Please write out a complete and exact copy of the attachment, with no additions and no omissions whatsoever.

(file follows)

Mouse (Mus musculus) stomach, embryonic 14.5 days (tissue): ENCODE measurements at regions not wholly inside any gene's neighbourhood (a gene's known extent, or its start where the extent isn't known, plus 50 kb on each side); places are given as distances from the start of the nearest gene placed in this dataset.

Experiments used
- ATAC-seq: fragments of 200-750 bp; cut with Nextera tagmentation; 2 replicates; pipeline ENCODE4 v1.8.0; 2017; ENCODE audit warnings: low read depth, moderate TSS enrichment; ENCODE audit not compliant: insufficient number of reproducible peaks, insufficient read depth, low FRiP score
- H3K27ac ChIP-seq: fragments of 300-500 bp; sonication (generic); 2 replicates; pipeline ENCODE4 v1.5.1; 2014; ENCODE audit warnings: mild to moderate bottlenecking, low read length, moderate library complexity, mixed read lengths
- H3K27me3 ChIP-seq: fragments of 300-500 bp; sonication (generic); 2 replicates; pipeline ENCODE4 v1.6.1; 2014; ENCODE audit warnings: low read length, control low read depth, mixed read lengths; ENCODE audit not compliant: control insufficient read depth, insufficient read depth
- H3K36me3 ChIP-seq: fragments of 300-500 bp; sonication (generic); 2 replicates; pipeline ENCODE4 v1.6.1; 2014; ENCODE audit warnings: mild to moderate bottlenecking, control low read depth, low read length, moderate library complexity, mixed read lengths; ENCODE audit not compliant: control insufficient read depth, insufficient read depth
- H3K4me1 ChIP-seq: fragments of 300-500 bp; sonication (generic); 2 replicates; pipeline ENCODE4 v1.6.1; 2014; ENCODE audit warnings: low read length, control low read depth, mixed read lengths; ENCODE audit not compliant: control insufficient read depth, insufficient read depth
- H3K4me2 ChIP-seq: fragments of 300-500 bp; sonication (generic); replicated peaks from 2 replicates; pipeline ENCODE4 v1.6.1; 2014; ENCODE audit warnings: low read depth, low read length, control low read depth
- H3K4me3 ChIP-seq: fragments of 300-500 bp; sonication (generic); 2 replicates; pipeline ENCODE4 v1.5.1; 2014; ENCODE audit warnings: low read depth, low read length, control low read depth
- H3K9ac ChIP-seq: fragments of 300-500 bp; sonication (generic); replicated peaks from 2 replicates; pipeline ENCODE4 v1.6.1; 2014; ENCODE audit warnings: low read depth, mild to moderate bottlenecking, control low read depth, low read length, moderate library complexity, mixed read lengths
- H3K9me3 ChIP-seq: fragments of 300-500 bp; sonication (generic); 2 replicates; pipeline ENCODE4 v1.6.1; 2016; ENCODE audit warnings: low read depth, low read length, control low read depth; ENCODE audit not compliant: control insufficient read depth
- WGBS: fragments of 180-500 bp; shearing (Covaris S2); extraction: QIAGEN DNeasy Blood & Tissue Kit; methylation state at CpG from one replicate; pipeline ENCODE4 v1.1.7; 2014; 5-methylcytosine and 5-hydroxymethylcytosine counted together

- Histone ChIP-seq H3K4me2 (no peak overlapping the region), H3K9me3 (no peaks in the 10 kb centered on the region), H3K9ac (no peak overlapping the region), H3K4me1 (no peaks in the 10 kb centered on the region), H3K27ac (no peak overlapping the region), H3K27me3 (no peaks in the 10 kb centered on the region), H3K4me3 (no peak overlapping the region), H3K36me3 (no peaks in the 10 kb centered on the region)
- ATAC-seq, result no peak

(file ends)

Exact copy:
Mouse (Mus musculus) stomach, embryonic 14.5 days (tissue): ENCODE measurements at regions not wholly inside any gene's neighbourhood (a gene's known extent, or its start where the extent isn't known, plus 50 kb on each side); places are given as distances from the start of the nearest gene placed in this dataset.

Experiments used
- ATAC-seq: fragments of 200-750 bp; cut with Nextera tagmentation; 2 replicates; pipeline ENCODE4 v1.8.0; 2017; ENCODE audit warnings: low read depth, moderate TSS enrichment; ENCODE audit not compliant: insufficient number of reproducible peaks, insufficient read depth, low FRiP score
- H3K27ac ChIP-seq: fragments of 300-500 bp; sonication (generic); 2 replicates; pipeline ENCODE4 v1.5.1; 2014; ENCODE audit warnings: mild to moderate bottlenecking, low read length, moderate library complexity, mixed read lengths
- H3K27me3 ChIP-seq: fragments of 300-500 bp; sonication (generic); 2 replicates; pipeline ENCODE4 v1.6.1; 2014; ENCODE audit warnings: low read length, control low read depth, mixed read lengths; ENCODE audit not compliant: control insufficient read depth, insufficient read depth
- H3K36me3 ChIP-seq: fragments of 300-500 bp; sonication (generic); 2 replicates; pipeline ENCODE4 v1.6.1; 2014; ENCODE audit warnings: mild to moderate bottlenecking, control low read depth, low read length, moderate library complexity, mixed read lengths; ENCODE audit not compliant: control insufficient read depth, insufficient read depth
- H3K4me1 ChIP-seq: fragments of 300-500 bp; sonication (generic); 2 replicates; pipeline ENCODE4 v1.6.1; 2014; ENCODE audit warnings: low read length, control low read depth, mixed read lengths; ENCODE audit not compliant: control insufficient read depth, insufficient read depth
- H3K4me2 ChIP-seq: fragments of 300-500 bp; sonication (generic); replicated peaks from 2 replicates; pipeline ENCODE4 v1.6.1; 2014; ENCODE audit warnings: low read depth, low read length, control low read depth
- H3K4me3 ChIP-seq: fragments of 300-500 bp; sonication (generic); 2 replicates; pipeline ENCODE4 v1.5.1; 2014; ENCODE audit warnings: low read depth, low read length, control low read depth
- H3K9ac ChIP-seq: fragments of 300-500 bp; sonication (generic); replicated peaks from 2 replicates; pipeline ENCODE4 v1.6.1; 2014; ENCODE audit warnings: low read depth, mild to moderate bottlenecking, control low read depth, low read length, moderate library complexity, mixed read lengths
- H3K9me3 ChIP-seq: fragments of 300-500 bp; sonication (generic); 2 replicates; pipeline ENCODE4 v1.6.1; 2016; ENCODE audit warnings: low read depth, low read length, control low read depth; ENCODE audit not compliant: control insufficient read depth
- WGBS: fragments of 180-500 bp; shearing (Covaris S2); extraction: QIAGEN DNeasy Blood & Tissue Kit; methylation state at CpG from one replicate; pipeline ENCODE4 v1.1.7; 2014; 5-methylcytosine and 5-hydroxymethylcytosine counted together

- Histone ChIP-seq H3K4me2 (no peak overlapping the region), H3K9me3 (no peaks in the 10 kb centered on the region), H3K9ac (no peak overlapping the region), H3K4me1 (no peaks in the 10 kb centered on the region), H3K27ac (no peak overlapping the region), H3K27me3 (no peaks in the 10 kb centered on the region), H3K4me3 (no peak overlapping the region), H3K36me3 (no peaks in the 10 kb centered on the region)
- ATAC-seq, result no peak